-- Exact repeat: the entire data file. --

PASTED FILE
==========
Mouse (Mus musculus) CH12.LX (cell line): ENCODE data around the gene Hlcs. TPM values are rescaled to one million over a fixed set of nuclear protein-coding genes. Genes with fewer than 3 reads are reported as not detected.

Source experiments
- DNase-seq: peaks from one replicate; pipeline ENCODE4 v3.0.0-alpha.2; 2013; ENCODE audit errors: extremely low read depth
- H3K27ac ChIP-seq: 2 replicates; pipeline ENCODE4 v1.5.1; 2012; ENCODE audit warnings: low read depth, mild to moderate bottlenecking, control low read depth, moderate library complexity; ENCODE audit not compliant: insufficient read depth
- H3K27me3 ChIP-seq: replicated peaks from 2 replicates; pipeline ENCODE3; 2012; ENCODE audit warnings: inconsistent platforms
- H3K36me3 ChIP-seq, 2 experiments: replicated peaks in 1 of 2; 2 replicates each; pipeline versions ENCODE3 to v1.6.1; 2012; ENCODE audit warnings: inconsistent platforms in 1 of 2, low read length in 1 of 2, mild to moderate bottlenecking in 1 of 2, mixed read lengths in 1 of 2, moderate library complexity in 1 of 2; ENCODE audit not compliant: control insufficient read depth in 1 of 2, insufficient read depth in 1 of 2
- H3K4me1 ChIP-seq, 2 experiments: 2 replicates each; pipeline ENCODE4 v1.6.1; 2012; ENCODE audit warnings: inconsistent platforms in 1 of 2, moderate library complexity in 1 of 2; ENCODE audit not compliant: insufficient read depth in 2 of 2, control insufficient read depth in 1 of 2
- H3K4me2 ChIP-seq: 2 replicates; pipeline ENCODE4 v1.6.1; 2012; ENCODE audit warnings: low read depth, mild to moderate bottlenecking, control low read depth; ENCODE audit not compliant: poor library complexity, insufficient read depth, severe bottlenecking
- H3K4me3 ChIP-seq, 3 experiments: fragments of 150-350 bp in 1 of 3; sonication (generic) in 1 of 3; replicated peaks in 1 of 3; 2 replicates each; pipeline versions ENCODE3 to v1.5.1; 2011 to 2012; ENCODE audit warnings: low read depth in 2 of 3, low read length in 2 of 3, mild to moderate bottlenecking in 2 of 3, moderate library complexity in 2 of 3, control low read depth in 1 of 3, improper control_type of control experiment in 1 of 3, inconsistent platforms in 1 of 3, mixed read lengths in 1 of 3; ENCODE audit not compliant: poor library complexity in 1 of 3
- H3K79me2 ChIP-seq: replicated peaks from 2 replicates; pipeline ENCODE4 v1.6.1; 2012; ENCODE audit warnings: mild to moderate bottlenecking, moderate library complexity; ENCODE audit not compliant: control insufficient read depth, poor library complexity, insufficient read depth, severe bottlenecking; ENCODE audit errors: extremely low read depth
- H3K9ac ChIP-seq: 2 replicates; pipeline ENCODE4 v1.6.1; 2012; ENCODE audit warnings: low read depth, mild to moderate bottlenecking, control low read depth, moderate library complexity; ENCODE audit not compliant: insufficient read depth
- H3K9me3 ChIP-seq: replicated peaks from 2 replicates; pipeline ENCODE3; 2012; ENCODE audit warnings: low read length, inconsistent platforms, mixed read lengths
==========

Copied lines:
Mouse (Mus musculus) CH12.LX (cell line): ENCODE data around the gene Hlcs. TPM values are rescaled to one million over a fixed set of nuclear protein-coding genes. Genes with fewer than 3 reads are reported as not detected.

Source experiments
- DNase-seq: peaks from one replicate; pipeline ENCODE4 v3.0.0-alpha.2; 2013; ENCODE audit errors: extremely low read depth
- H3K27ac ChIP-seq: 2 replicates; pipeline ENCODE4 v1.5.1; 2012; ENCODE audit warnings: low read depth, mild to moderate bottlenecking, control low read depth, moderate library complexity; ENCODE audit not compliant: insufficient read depth
- H3K27me3 ChIP-seq: replicated peaks from 2 replicates; pipeline ENCODE3; 2012; ENCODE audit warnings: inconsistent platforms
- H3K36me3 ChIP-seq, 2 experiments: replicated peaks in 1 of 2; 2 replicates each; pipeline versions ENCODE3 to v1.6.1; 2012; ENCODE audit warnings: inconsistent platforms in 1 of 2, low read length in 1 of 2, mild to moderate bottlenecking in 1 of 2, mixed read lengths in 1 of 2, moderate library complexity in 1 of 2; ENCODE audit not compliant: control insufficient read depth in 1 of 2, insufficient read depth in 1 of 2
- H3K4me1 ChIP-seq, 2 experiments: 2 replicates each; pipeline ENCODE4 v1.6.1; 2012; ENCODE audit warnings: inconsistent platforms in 1 of 2, moderate library complexity in 1 of 2; ENCODE audit not compliant: insufficient read depth in 2 of 2, control insufficient read depth in 1 of 2
- H3K4me2 ChIP-seq: 2 replicates; pipeline ENCODE4 v1.6.1; 2012; ENCODE audit warnings: low read depth, mild to moderate bottlenecking, control low read depth; ENCODE audit not compliant: poor library complexity, insufficient read depth, severe bottlenecking
- H3K4me3 ChIP-seq, 3 experiments: fragments of 150-350 bp in 1 of 3; sonication (generic) in 1 of 3; replicated peaks in 1 of 3; 2 replicates each; pipeline versions ENCODE3 to v1.5.1; 2011 to 2012; ENCODE audit warnings: low read depth in 2 of 3, low read length in 2 of 3, mild to moderate bottlenecking in 2 of 3, moderate library complexity in 2 of 3, control low read depth in 1 of 3, improper control_type of control experiment in 1 of 3, inconsistent platforms in 1 of 3, mixed read lengths in 1 of 3; ENCODE audit not compliant: poor library complexity in 1 of 3
- H3K79me2 ChIP-seq: replicated peaks from 2 replicates; pipeline ENCODE4 v1.6.1; 2012; ENCODE audit warnings: mild to moderate bottlenecking, moderate library complexity; ENCODE audit not compliant: control insufficient read depth, poor library complexity, insufficient read depth, severe bottlenecking; ENCODE audit errors: extremely low read depth
- H3K9ac ChIP-seq: 2 replicates; pipeline ENCODE4 v1.6.1; 2012; ENCODE audit warnings: low read depth, mild to moderate bottlenecking, control low read depth, moderate library complexity; ENCODE audit not compliant: insufficient read depth
- H3K9me3 ChIP-seq: replicated peaks from 2 replicates; pipeline ENCODE3; 2012; ENCODE audit warnings: low read length, inconsistent platforms, mixed read lengths